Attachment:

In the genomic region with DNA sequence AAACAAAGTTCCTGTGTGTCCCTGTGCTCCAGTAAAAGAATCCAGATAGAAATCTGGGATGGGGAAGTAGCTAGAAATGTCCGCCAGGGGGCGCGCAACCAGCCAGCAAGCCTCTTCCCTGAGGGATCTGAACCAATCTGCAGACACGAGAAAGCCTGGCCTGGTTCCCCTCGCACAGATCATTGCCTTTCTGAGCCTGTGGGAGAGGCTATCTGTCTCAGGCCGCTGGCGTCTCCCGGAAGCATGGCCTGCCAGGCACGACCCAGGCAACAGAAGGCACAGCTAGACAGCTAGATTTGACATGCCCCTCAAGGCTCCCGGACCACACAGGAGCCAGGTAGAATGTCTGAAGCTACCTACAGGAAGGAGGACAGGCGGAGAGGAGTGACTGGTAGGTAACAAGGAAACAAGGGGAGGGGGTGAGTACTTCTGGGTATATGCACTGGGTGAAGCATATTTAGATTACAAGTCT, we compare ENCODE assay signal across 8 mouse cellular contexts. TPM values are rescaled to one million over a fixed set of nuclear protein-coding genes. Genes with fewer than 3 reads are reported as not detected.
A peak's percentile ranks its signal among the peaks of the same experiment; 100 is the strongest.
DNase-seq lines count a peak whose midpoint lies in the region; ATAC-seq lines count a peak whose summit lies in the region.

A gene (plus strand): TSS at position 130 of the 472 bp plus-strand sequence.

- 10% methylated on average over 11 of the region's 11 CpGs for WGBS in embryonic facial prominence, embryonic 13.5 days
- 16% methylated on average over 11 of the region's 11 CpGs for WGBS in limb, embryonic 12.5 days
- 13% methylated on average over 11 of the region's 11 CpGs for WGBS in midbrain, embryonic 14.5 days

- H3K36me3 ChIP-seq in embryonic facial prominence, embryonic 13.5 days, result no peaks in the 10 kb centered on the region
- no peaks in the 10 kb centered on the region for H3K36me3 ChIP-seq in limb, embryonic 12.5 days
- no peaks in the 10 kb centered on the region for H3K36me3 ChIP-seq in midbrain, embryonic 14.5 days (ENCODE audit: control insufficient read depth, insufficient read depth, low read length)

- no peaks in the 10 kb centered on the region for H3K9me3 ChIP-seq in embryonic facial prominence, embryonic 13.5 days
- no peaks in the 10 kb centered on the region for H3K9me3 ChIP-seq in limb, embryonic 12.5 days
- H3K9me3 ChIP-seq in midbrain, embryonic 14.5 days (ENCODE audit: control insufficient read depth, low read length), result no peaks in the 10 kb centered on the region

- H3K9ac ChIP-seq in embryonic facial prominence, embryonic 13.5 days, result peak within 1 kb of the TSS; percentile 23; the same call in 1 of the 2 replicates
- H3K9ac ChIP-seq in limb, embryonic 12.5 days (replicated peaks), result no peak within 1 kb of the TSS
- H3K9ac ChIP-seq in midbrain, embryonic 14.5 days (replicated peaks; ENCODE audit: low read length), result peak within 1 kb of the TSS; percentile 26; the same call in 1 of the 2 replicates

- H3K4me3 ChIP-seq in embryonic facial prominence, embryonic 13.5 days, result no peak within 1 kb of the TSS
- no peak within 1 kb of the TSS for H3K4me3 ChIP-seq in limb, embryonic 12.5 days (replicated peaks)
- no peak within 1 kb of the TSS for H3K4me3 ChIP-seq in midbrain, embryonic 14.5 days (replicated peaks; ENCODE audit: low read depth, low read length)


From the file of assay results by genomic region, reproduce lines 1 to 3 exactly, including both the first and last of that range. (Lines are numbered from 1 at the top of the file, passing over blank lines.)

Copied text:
In the genomic region with DNA sequence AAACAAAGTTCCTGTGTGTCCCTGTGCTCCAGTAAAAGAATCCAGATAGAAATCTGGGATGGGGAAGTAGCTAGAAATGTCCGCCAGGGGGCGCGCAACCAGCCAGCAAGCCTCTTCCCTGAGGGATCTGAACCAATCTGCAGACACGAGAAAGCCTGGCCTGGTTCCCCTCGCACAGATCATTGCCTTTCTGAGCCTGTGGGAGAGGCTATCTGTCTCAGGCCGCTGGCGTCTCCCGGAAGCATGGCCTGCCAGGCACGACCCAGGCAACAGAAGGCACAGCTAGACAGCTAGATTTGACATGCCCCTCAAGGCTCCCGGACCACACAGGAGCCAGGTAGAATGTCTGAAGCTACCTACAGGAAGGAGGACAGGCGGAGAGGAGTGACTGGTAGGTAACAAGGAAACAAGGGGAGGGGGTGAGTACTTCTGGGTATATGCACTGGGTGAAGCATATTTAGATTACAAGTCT, we compare ENCODE assay signal across 8 mouse cellular contexts. TPM values are rescaled to one million over a fixed set of nuclear protein-coding genes. Genes with fewer than 3 reads are reported as not detected.
A peak's percentile ranks its signal among the peaks of the same experiment; 100 is the strongest.
DNase-seq lines count a peak whose midpoint lies in the region; ATAC-seq lines count a peak whose summit lies in the region.